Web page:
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shelf life

Discussion in 'Off The Beaten Track' started by immoimeme, May 16, 2012.

  1. immoimeme

    immoimeme my posts r modded

    i cant make links on this dumb phone but there is an article called shelf life aka how i worked in a warehouse that MUST BE read. can be found on mother jones or alternet.org the working conditions are inhuman, inhumane. do we really to make others suffer so what is wrong with us?! i am not buying stuff online any more. not when it causes so much pain. its not right. we must change this horrible practice!
  2. aliceanne

    aliceanne Well-Known Member

    You don't have to stop buying online. There is a lot of stuff sold by individuals and non profit organizations - as long as you don't mind it being second hand.

    Stuff in stores come from warehouses too. What do you plan to do?
  3. immoimeme

    immoimeme my posts r modded

  4. Gazpacho

    Gazpacho Well-Known Member

    I have worked in two warehouses. One was for a small business. The other was for an international company, but the warehouse wasn't nearly as big as the ones in the article. The first warehouse was just starting its online services and sold mainly to other businesses. The second sold about equally online and to physical stores.

    Neither place was a bad place to work because the owners/managers were kind and considerate. The nature of the product and business of the first warehouse was completely different from the warehouse described in the article, so I'll talk about the second warehouse (Company B).

    Working there was downright pleasant in some ways due to efficiency, organization, and good use of automated technology. The warehouses in the articles seem to rely on thousands of workers running through aisles and scrambling to reach things on shelves, dumping them in a plastic bag, sending them to the conveyor belt, and then running across the warehouse for something else.

    That's so inefficient. In the warehouse I worked at, workers were assigned to a small section, and orders were sent to the specific section in batches. Then big forklift-type things raised workers up shelf by shelf and ran along the shelves so they could get everything in that batch. Then the products went onto the conveyor belt and were packed and sealed by human-supervised machines. It was very organized, no chaos.

    It sounds like the warehouses in the articles find it cheaper to hire (and quickly fire) people to run around rather than invest in the technology, physical rearrangement, and procedural organization of the warehouse I worked at. Where I worked, most of the workers had been there for many years, and that in turn made them even more efficient.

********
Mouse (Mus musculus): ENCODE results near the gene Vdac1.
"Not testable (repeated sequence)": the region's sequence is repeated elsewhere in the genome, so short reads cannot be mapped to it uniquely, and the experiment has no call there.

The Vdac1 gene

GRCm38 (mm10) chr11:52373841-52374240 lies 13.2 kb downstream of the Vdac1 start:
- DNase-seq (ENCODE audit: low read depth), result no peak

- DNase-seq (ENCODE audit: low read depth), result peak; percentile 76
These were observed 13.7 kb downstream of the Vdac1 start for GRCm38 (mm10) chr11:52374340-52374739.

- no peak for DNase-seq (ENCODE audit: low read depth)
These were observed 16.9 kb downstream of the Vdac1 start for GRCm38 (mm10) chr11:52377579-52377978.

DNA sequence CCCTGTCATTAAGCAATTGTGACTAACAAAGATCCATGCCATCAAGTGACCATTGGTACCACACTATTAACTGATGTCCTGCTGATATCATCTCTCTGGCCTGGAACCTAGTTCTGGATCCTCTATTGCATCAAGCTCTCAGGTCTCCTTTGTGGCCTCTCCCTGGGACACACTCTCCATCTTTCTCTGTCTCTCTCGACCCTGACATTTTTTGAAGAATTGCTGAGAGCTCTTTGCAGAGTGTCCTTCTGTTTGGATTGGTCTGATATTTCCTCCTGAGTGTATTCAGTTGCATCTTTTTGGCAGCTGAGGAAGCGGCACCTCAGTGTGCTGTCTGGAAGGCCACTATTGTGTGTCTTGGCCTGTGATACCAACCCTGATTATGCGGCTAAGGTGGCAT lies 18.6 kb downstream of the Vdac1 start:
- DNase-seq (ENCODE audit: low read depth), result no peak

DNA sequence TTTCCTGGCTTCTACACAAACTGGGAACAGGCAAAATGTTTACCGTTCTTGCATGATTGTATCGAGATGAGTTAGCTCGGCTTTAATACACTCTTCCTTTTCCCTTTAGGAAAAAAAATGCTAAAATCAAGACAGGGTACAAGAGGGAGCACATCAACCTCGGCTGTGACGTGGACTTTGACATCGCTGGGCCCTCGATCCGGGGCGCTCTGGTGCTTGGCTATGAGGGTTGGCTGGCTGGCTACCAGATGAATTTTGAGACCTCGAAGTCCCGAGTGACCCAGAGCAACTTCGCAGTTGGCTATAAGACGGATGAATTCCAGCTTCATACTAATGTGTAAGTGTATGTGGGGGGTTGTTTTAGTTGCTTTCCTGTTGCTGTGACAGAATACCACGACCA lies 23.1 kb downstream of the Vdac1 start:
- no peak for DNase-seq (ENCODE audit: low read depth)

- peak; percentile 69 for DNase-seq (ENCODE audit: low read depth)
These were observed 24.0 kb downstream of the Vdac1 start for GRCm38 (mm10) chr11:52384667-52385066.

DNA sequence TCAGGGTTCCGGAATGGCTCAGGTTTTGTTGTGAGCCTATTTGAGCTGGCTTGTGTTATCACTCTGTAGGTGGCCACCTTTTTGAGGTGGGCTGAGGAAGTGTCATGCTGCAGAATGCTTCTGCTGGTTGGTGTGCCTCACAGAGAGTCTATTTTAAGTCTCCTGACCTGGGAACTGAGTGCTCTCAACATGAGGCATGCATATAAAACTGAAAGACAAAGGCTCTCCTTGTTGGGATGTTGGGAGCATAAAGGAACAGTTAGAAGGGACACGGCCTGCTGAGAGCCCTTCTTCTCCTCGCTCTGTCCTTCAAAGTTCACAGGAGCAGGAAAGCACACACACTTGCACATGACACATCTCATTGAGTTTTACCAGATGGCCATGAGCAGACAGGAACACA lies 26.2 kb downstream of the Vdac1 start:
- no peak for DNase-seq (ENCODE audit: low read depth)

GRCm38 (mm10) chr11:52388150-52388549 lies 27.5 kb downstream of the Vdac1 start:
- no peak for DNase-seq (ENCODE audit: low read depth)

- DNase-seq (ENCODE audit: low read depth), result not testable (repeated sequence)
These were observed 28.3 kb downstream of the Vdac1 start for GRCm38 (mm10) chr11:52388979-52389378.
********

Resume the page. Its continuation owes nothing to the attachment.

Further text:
That's a sad testament to how much power companies have over their workers. These workers are desperate for jobs because all the other jobs have moved overseas to factories with even less humane working conditions. The workers are not unionized and therefore have basically no rights. Unions have both major positives and major negatives, and these cases highlight the positives of unions. It's also a sad testament to the lack of legal regulations--or perhaps the lack of enforcement--with regard to working conditions.
  5. Aceon6

    Aceon6 Hit ball, find ball, hit it again.

    ^^^ This. I LOVED my time in the warehouse. Ours was well organized and we used golf carts if we needed to schlep anything heavy more than a few feet. I loved working in the small parts area... we rode trikes and put stuff in the bike basket. We got extra breaks when it was hot, and free hot chocolate when it was cold.

    Yes, productivity standard were very high, but we retested every three months to make sure that the majority of workers would meet or exceed the standard without hurting themselves or working themselves to death. Good times!
  6. PDilemma

    PDilemma Well-Known Member

    My husband wants a transfer to the warehouse at the company he works at. He has filled in there before and would love to be there full time. It is the best place to work and highest paid in the company if you are not front office.
  7. Gazpacho

    Gazpacho Well-Known Member

    What it comes down to isn't warehouses or online ordering. It's about employee treatment. The article discusses it in the context of warehouses and online ordering, but that's only an illustration of the issues, not the issues themselves.